• Trace metals
  • radioactive elements
  • Antibiotic resistant genes are bacteria that is resistant to antibiotics.
  • Microplastics

Perfluorinate chemicals (PFAS), found in fire-fighting foams and stain and/or water protection for fabrics and carpets

Dust Can Remove From Your Home

One third of the trace element contaminants found in household dust are believe to originate inside the home. The rest, however, may migrate from the outside via clothing, pets, and shoes. Your pets and you are continuously contributing skin cells and hairs to dust. Decomposing insects, soil, bits of plastic, food and soil make up the dust.

One might assume that pets bringing a range of organic contaminants into your home, including faeces, is gross. There is evidence to suggest that some filth may be beneficial for your immune system and decrease allergy risk. Smoking indoors, open fireplaces, and cooking can add very fine dust to your house.

There are many chemicals in dust, including those on the UN’s Stockholm Convention on Persistent Organ Pollutants. These chemicals can cause cancer, birth defects, dysfunctional immune systems and reproductive system damage, as well as increased susceptibility to diseases and nerve injury. Pesticides, as well as chemicals used in furniture and clothing, can also be found in dust in our homes. Many household products, including children’s pyjamas, contain toxic flame retardants that can get into dust.

Microplastics can also be found in dust from clothing, packaging, carpeting, and furniture. These microplastics can be inhaled or ingested easily, especially by children who frequently put their hands in their mouths. Pefluorinate chemicals, or PFAS, are used in many domestic products such as cosmetics and non-stick surfaces. These chemicals can also be found in house dust.

Dusts From Outside Your House

Two-thirds (or more) of household dust is found outdoors. You can get road and garden soil on your shoes, or blow in on windy days. Your pets’ hair can be contaminated by outdoor dusts particles. Exhaust dusts from vehicles also gets in. Recent dust storms have brought topsoil from desert areas and farming lands to our city homes.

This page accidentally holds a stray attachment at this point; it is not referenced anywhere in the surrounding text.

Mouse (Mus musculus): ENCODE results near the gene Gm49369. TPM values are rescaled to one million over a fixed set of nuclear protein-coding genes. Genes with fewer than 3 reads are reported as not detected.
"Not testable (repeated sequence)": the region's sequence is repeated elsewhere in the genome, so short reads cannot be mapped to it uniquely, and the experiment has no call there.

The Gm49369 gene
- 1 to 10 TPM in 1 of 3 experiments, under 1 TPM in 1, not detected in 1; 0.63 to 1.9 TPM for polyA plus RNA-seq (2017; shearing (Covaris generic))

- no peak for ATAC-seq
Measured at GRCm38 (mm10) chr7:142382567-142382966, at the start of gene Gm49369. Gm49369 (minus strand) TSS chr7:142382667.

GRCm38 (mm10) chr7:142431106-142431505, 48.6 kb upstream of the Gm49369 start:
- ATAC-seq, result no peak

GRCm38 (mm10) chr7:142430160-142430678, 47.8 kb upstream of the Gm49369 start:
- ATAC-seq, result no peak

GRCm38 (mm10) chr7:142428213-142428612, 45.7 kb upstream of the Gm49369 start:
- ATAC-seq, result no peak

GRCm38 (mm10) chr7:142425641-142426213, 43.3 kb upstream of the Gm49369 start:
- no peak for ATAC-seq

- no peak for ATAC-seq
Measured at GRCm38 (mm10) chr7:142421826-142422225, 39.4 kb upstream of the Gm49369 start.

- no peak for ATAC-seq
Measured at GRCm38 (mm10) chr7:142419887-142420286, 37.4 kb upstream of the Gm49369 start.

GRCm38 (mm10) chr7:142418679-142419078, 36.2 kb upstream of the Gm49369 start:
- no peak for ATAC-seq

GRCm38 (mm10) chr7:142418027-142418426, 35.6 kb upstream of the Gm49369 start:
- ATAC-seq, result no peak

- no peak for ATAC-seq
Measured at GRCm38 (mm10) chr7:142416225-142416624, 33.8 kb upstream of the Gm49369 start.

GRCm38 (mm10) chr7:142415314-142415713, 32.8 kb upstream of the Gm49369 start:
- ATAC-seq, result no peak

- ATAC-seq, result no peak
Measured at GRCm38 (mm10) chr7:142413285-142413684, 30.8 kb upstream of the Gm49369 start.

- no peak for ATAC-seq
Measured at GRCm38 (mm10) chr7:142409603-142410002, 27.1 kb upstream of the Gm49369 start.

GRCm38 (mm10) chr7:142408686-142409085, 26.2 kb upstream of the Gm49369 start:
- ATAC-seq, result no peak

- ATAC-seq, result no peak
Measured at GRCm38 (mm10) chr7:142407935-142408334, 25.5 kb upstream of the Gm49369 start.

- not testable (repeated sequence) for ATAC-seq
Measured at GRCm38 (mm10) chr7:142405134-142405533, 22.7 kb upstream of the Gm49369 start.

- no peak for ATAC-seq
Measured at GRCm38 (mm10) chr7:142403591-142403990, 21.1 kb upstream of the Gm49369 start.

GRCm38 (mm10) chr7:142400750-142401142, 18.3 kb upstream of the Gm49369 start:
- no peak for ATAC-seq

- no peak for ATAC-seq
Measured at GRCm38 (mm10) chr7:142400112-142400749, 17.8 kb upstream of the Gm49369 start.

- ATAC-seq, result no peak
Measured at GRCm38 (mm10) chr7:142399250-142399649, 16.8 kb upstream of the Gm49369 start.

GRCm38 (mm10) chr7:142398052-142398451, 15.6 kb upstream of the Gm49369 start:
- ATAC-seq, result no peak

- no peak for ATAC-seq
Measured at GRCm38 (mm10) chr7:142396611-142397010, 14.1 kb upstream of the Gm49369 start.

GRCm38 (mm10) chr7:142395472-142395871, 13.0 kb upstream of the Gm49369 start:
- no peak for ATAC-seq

Bushfires can produce fine particulate atmospheric dirt, which may contain toxic elements from past pollution. Children can be expose to dust from nearby industries and mines. Bad air quality and damp homes can lead to disease and death. As you can see, dusts could also cause adverse health outcomes. Some types of dusts can be particularly harmful; tradespeople are being expose to silicosis dusts, while home renovations expose homeowners to asbestos dusts.

The increased prevalence of antibiotic-resistant genes has been link to excessive use of disinfectants and antibacterial drugs, as we can see in our dusts. Nearly one fifth of Australians suffer from allergic rhinitis hay fever, which is cause by allergens like pollen, dusts mites and pet dander.

Get Involve In The Fight Against Dust!

House dusts is a part of everyday life. Even in closed-up houses, dusts can still settle from the indoor environment and leak from ceiling cornices or attic spaces. It can also seep into living areas through cracks around doors and windows. Dusts made up of any particles of dirt, smoke or fibres that inhale into the atmosphere. There are many things you can do.

You can stop dusts from getting in. You can use doormats to keep dusts out and your shoes indoors. Towel down mud-covered pets or children at the door, and you should take off any dusty work clothes upon entry. It is possible to make informed choices about the chemicals that we allow in our homes and how they will be use.

Reduced use of pesticides, plastics, and water proofers can help reduce chemical loads. Stop using antibacterial products. To clean a surface, a damp cloth with soap or detergent is equally effective. Regular vacuuming helps enormously. Vacuum cleaners with fine particle filters (such as HEPA filters) are better at eliminating allergen-causing dust.

You can dusts with a feather duster or dry cloth, but it is more likely to circulate the dusts into the air. Use a damp cloth instead. Wet mopping hard floor surfaces removes dusts that has left behind from vacuuming or sweeping. Send a dust sample to Dusts Safe to learn more about your dusts.